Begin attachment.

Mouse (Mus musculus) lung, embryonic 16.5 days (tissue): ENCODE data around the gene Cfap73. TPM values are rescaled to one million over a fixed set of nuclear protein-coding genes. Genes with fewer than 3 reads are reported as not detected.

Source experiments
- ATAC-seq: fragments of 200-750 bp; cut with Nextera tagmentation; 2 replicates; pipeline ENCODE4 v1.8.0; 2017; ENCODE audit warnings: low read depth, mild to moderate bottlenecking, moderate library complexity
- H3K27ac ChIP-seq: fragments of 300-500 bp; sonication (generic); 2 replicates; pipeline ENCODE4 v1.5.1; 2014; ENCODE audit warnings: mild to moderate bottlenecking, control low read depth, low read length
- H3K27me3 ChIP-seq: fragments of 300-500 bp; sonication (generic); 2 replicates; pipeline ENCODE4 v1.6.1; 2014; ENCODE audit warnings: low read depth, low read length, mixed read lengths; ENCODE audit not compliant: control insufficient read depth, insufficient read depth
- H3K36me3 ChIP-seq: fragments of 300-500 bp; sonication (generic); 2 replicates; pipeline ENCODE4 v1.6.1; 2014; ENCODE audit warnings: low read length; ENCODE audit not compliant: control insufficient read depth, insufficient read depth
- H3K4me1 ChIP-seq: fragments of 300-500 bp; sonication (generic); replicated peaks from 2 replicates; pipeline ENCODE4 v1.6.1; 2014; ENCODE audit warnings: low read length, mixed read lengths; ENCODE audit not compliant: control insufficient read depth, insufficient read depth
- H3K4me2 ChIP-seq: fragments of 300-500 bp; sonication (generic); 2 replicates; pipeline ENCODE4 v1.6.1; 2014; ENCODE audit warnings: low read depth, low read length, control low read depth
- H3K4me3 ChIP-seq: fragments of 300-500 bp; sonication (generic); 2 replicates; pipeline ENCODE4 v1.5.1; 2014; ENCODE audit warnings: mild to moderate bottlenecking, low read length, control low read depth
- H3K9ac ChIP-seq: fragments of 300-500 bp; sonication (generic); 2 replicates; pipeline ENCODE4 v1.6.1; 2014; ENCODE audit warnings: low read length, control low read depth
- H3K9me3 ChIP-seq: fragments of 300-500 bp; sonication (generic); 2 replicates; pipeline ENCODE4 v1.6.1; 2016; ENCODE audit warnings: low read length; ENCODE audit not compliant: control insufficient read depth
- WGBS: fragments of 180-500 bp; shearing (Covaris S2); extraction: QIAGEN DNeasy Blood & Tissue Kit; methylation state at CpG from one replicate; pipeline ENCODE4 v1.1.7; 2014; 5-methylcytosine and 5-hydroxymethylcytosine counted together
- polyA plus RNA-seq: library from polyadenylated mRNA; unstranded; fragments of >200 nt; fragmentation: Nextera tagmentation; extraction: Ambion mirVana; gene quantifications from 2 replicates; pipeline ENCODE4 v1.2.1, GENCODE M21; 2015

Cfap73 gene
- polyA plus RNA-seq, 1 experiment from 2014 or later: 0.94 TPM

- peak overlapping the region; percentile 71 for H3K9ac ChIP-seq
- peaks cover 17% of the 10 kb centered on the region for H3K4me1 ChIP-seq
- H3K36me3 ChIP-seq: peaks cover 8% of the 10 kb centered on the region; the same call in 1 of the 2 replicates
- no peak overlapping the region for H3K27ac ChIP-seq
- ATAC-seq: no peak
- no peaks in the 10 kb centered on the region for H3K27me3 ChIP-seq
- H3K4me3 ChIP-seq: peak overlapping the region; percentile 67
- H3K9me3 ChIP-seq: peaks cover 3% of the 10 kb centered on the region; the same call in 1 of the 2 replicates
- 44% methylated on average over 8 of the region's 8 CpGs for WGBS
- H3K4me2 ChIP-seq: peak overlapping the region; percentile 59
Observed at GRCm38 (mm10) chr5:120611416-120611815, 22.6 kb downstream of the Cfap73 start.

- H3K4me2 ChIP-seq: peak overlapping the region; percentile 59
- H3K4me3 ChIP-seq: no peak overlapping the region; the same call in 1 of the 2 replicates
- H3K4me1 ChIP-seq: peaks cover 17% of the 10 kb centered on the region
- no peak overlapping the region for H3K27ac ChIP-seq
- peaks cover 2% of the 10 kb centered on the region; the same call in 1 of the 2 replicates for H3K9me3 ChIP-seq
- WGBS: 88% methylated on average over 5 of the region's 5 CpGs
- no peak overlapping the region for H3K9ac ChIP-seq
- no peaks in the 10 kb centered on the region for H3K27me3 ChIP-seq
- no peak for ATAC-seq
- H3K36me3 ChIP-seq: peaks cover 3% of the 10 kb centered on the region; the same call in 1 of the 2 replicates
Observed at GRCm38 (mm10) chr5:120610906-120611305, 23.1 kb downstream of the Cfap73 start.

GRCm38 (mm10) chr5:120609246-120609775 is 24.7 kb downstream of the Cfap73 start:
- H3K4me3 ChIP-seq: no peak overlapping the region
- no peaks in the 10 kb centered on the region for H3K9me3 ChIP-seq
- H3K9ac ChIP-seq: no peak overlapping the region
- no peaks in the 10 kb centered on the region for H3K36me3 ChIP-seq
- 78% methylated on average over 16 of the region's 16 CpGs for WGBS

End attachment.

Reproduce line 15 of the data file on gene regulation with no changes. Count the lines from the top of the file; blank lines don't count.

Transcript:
- polyA plus RNA-seq, 1 experiment from 2014 or later: 0.94 TPM